This Is What They Don’t Tell You About Sex After Rape

I was surprised that I had become so emotionally bound and conflicted by Christian. We hadn’t spoken or made love in months, as the transgression he made on my body one night made me feel as though I could and should not engage with him.

Yet here we sat in front of one another in the back of a restaurant as if we were just two old friends catching up. Before I was ever subjected to it, I’d always assumed that date rape would be an automatic deal-breaker. But Christian and I made love over and over again afterward anyway as if it never happened. He moved forward in the relationship, ignorantly believing that what he did was what I wanted. I moved forward trying to subdue my discontent, first convincing myself that what happened wasn’t a problem. Then I ghosted him, trying to forget Christian all together so I wouldn’t have to deal with the issue. It didn’t work and now 10 months later we were facing each other again.

I wanted closure. He wanted answers.

No one ever told me that I could still have gratifying, passionate sex with a man after he had forced himself onto me. No one ever told me that I could still care about a man and be attracted to him after he had coerced me—or that he could still care about me after the fact, too. No one ever told me that I might even want him back after I’d already shut the door on him, either.

In the months (and partners) that followed, I sometimes found myself using sex as a tool to smother any shame I had about my body, and the fact that my partner once made a decision about my body for me. It stopped just being something I did to selflessly exchange my feelings for someone. I’ve yet to fully reverse the tide, and I don’t think about my body or about sex as casually as I used to.

We unofficially deem rape as the worst thing that could ever happen to a woman. Then we assume that those of us who have been raped are resultantly disinterested in sex for the rest of our lives. For some, there is truth to this idea. But my experience of sexual coercion didn’t negate my ability to enjoy sex or to initiate it, even with the man who made me feel uncomfortable in my body for such a long time.

This adds to my shame, humbles me, makes me question myself. The way that I’d once envisioned and understood rape was completely flipped, and I realized that we as a society do ourselves a disservice when we strictly depict and talk about rape as an overt, excessively brutal act.

[pullquote align=”right”]We as a society do ourselves a disservice when we strictly depict and talk about rape as an overt, excessively brutal act.[/pullquote]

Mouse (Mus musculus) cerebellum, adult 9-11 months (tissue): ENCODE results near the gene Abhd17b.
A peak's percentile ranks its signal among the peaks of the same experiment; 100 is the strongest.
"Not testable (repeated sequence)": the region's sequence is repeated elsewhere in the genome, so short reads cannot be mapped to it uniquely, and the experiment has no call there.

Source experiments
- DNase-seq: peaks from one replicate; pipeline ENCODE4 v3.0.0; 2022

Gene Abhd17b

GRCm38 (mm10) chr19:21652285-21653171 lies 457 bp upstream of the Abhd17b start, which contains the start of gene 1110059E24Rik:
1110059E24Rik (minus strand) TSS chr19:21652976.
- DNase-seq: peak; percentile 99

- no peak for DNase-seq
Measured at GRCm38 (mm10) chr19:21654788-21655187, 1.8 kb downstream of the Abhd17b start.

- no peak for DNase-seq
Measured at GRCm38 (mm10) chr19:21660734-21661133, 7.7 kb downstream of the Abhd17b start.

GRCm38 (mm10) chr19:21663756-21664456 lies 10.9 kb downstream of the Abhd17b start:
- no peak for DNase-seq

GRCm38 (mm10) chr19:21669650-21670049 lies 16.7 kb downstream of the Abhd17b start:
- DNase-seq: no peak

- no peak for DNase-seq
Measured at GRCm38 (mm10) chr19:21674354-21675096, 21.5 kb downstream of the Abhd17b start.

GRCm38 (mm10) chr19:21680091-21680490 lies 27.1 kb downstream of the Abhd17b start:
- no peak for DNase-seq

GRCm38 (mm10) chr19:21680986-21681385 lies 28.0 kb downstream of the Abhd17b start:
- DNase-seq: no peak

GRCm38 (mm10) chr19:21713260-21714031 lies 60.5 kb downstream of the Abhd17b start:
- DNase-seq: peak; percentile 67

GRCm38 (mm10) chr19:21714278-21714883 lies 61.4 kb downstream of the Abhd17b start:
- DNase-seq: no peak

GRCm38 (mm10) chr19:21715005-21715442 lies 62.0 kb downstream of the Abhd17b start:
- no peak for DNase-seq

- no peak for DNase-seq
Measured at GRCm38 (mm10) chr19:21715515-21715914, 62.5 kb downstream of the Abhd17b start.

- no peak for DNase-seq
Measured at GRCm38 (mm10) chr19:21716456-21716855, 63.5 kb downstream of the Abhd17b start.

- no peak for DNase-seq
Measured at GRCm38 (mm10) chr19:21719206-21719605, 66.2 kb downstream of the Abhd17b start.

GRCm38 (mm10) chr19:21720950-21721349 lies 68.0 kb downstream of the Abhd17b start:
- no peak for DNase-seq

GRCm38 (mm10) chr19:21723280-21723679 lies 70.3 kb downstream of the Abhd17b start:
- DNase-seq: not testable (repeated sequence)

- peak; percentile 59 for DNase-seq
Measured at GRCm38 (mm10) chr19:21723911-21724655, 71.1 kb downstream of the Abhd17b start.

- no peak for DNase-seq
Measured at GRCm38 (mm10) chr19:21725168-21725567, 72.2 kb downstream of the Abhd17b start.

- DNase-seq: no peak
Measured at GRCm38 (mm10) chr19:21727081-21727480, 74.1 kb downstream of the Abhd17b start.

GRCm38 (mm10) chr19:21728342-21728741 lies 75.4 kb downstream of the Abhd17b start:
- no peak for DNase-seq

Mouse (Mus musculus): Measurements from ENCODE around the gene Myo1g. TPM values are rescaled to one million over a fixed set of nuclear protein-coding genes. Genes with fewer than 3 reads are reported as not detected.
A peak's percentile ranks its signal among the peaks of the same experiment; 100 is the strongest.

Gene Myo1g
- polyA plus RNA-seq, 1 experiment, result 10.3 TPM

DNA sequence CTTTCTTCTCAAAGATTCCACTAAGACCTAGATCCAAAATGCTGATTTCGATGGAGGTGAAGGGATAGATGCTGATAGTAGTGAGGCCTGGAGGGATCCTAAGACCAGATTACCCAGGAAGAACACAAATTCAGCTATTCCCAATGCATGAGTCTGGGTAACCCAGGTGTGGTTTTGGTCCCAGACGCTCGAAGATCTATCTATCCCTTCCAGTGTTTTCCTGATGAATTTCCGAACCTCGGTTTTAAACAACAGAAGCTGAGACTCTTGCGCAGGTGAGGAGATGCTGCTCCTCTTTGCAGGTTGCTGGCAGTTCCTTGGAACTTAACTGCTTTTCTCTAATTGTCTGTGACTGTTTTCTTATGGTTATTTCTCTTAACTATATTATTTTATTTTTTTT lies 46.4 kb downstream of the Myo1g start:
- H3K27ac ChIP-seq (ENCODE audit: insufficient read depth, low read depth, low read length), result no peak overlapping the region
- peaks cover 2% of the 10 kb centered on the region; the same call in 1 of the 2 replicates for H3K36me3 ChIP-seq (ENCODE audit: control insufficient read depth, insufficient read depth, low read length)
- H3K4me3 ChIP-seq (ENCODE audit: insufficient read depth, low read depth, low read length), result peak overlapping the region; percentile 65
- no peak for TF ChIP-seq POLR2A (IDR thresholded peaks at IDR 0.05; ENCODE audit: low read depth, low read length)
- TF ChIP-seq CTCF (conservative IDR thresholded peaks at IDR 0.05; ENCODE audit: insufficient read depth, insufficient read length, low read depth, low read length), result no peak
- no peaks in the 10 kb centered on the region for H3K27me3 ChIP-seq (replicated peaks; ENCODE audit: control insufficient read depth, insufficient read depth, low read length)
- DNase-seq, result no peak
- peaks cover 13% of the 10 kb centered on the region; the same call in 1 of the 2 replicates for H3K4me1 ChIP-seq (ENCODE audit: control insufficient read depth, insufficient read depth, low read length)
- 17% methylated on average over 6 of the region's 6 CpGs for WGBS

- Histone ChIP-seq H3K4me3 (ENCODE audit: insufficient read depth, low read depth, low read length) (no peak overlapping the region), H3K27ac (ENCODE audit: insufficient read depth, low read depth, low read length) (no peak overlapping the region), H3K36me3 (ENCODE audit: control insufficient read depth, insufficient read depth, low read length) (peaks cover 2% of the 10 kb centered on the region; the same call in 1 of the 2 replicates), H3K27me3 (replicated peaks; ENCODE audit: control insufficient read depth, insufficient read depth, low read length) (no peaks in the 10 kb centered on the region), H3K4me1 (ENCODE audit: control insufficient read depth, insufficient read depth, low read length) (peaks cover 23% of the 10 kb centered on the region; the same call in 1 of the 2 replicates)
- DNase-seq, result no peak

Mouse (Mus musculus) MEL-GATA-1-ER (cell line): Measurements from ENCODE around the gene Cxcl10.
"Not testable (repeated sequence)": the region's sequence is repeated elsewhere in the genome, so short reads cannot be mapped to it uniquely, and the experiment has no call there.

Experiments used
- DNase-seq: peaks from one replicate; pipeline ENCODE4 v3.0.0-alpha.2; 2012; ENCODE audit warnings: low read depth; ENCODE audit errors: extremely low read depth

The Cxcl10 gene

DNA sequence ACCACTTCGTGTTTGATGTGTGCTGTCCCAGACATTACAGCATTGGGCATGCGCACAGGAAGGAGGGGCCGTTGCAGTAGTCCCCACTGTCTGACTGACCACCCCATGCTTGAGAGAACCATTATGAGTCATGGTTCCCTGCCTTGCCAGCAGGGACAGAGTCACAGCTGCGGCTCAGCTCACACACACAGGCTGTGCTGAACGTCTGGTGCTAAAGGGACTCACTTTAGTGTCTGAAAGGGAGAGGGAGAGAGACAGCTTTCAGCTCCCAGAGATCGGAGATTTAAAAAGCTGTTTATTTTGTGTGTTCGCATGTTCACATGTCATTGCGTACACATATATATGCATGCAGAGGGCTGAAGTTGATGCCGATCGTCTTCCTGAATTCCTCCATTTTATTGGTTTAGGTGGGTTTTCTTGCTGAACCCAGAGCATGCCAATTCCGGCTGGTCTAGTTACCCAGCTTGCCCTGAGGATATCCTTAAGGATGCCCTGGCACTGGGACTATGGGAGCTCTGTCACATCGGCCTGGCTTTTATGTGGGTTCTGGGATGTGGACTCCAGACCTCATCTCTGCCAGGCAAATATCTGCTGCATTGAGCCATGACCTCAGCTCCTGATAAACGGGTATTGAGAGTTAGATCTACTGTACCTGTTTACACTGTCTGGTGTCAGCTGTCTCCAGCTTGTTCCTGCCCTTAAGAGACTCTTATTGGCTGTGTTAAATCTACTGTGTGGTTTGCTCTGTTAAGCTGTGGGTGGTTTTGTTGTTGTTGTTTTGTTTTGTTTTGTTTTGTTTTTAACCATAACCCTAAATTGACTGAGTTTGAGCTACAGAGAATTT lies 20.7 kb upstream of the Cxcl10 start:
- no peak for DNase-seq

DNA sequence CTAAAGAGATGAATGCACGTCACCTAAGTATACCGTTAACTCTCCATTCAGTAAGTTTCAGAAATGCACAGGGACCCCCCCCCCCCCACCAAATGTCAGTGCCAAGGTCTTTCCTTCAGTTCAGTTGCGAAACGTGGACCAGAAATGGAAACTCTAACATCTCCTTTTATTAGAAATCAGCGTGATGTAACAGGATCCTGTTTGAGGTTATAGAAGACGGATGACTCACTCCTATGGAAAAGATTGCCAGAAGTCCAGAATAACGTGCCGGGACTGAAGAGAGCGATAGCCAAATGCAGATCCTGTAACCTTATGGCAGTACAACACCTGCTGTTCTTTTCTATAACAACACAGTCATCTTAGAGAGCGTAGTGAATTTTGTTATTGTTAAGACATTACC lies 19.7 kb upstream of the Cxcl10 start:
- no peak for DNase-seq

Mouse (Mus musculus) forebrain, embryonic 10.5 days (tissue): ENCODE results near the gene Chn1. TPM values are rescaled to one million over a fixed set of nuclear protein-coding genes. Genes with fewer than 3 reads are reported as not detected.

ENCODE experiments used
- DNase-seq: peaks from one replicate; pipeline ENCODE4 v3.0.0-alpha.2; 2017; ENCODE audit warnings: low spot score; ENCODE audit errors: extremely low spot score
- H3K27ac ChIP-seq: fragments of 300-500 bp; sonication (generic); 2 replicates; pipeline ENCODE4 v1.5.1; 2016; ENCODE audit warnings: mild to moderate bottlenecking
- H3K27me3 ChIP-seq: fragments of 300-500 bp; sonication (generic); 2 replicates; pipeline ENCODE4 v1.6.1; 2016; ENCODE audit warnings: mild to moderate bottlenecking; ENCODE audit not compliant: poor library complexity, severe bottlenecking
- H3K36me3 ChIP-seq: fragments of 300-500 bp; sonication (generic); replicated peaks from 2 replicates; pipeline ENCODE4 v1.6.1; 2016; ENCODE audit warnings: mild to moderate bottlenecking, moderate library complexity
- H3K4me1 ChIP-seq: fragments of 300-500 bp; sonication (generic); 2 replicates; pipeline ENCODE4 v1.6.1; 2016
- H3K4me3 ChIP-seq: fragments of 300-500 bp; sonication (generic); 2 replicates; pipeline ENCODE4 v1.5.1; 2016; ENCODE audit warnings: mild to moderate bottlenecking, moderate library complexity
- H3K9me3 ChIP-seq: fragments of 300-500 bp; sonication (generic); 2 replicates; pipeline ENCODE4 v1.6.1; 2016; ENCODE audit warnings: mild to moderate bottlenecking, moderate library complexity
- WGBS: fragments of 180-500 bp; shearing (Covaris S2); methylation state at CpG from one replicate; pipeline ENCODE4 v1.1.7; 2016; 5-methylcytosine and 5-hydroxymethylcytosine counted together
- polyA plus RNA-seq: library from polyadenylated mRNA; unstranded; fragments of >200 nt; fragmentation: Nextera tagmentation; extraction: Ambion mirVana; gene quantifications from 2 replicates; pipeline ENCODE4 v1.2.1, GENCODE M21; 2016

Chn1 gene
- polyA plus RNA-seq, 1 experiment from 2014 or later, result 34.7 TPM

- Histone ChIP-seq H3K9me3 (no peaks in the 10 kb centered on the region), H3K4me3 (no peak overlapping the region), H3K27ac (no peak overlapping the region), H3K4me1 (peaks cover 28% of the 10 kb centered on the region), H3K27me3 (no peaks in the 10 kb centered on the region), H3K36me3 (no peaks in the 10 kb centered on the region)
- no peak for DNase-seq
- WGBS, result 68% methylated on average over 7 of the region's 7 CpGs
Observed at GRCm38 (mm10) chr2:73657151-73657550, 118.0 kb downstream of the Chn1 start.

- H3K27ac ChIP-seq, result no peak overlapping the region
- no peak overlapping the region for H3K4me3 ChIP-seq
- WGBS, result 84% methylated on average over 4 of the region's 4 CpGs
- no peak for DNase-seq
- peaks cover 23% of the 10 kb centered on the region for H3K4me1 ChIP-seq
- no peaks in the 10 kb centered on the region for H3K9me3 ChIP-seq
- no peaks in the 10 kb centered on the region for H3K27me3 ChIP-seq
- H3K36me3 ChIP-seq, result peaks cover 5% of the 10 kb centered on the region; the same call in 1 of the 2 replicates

Something needs to be said for the subtle ways our society—and men in particular—undermines what women need, what we want and what we say. Something also needs to be said for the elusive nature of coercion that inherently makes men and women dismissive, confused or small-minded about what consent is (and rape, for that matter). We need to invest more thought and sensitivity into recognizing the nuances in women’s experiences of being forced into sex—particularly by the men who we are closest to.

The fact that Christian and I still had feelings for each other confounded me, hence why I struggled to explain to Christian why what he did was wrong.

“I told you that I didn’t want to have sex that night,” I said. My eyes locked into his and my voice sounded steadier, more confident than I would have thought. “Yes, I wanted to be alone and I wanted us to be intimate. I wanted to kiss you and take off my clothes. But I didn’t want to have intercourse and I said that. And then you pushed yourself onto me, anyway.”

Christian stared back at me looking dumbfounded and remorseful. His wide, thick shoulders hunched forward and his chin hovered a quarter of the way over the table. It relaxed me to see that he was fully taking me in as I spoke. I was comforted to see him responding in the way that I wanted and expected him to.

“I’m sorry that I hurt you and made you feel so unsafe,” Christian said. “It saddens me that you held onto this—and to your misgivings about me—for so long.” Christian paused and glanced at his lap before looking back at me. “Honestly, I don’t remember all the little things I did or how it came about.” He paused again but kept his wide, sorrowful eyes fixed on me. “…But I realize that I did something that made you feel like I didn’t care about you or respect you and I take fault for that.

“I do care.”

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